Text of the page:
The view that a market economy will perform most efficiently if it is free from government intervention, and is subject only to market forces. This view takes no account of environmental degradation (see Dean and Lovely (2008) Economist's View on China) or social justice (see Antle (1993) Amer. J. Agric. Econ. 75, 3). ‘The free-market is not…a natural state of affairs which comes about when political interference with market exchange has been removed. In any long and broad historical perspective the free market is a rare, short-lived aberration. Regulated markets are the norm, arising spontaneously in the life of every society. The free market is a construction of state power’ (J. Gray, 1998). Gray shows convincingly that laissez-faire capitalism has a very ambivalent relationship to democracy as it demands serious social control (see Wills (2000) PHG24, 4). In the UK, L. Elliot and D. Atkinson (1998) argue that this control has been achieved partly through the extension of insecurity into the nooks and crannies of everyday life for the majority of the population. Vojnovic (2003) Geograf. Annal. B 85, 1, in a study of Houston, Texas—‘the archetype laissez-faire city’—finds that, despite the local laissez-faire rhetoric, government intervention in Houston's growth has been vital. Additionally ‘there is a strong contradiction between neoliberal laissez-faire in the East and growing regulative intervention in the West’ (M. Redclift and G. Woodgate, eds 1997).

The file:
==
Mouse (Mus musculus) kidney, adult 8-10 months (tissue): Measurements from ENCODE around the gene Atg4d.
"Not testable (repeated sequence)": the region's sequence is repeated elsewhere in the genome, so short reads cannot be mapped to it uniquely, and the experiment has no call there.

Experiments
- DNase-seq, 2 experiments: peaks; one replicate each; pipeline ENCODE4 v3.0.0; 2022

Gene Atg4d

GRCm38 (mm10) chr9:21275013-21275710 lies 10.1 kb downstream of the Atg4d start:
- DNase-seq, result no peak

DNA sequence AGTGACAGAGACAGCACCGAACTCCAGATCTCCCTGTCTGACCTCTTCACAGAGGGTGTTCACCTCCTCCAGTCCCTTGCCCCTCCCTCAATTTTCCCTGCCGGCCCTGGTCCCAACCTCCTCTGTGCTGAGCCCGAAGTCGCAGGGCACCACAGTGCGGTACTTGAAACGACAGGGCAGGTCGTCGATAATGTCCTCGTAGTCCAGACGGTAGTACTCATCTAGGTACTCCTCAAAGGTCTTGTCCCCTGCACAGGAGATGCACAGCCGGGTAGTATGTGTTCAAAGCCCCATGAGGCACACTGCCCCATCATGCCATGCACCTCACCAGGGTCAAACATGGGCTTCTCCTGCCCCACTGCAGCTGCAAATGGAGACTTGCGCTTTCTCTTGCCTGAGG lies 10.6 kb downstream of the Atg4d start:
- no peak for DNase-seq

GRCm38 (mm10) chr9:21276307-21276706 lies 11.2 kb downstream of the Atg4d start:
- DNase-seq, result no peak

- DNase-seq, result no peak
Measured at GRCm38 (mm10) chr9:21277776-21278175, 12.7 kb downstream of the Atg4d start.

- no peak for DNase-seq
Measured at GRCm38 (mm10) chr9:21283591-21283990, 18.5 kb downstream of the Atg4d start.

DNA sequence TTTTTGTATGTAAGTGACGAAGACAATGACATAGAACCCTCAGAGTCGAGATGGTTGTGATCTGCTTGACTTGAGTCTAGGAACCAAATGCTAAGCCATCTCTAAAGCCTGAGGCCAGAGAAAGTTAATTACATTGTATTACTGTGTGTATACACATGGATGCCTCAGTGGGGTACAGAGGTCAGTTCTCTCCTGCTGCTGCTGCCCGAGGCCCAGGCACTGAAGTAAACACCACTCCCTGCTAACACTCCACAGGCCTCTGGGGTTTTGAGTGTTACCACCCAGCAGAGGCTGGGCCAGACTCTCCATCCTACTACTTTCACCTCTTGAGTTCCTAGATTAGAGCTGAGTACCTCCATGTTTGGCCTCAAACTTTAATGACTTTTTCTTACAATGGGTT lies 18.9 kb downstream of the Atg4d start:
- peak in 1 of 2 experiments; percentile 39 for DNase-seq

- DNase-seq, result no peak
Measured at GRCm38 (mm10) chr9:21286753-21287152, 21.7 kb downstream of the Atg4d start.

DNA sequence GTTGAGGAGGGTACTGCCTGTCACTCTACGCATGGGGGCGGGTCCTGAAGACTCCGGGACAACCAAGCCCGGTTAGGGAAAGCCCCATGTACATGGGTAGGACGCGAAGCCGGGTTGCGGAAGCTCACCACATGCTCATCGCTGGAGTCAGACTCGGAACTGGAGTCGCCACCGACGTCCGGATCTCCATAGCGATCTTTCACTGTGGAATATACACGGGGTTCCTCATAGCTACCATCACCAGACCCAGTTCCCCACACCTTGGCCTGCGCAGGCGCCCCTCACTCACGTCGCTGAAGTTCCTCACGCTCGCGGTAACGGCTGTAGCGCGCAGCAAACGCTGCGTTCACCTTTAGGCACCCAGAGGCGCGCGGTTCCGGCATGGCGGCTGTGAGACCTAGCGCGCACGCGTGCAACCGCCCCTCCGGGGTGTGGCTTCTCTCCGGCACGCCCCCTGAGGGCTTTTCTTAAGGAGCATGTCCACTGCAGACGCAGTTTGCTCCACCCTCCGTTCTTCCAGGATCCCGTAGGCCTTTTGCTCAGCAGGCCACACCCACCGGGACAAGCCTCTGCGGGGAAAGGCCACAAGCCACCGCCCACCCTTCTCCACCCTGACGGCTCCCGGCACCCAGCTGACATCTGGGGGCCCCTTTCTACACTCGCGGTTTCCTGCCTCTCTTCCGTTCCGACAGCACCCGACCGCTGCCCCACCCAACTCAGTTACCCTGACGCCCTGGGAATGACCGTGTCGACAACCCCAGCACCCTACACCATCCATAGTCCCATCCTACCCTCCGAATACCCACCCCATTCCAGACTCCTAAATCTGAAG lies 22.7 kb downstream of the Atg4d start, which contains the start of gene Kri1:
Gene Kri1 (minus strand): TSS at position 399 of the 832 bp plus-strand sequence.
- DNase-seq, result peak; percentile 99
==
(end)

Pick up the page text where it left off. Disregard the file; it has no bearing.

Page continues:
Subjects: Earth Sciences and Geography — Social Sciences.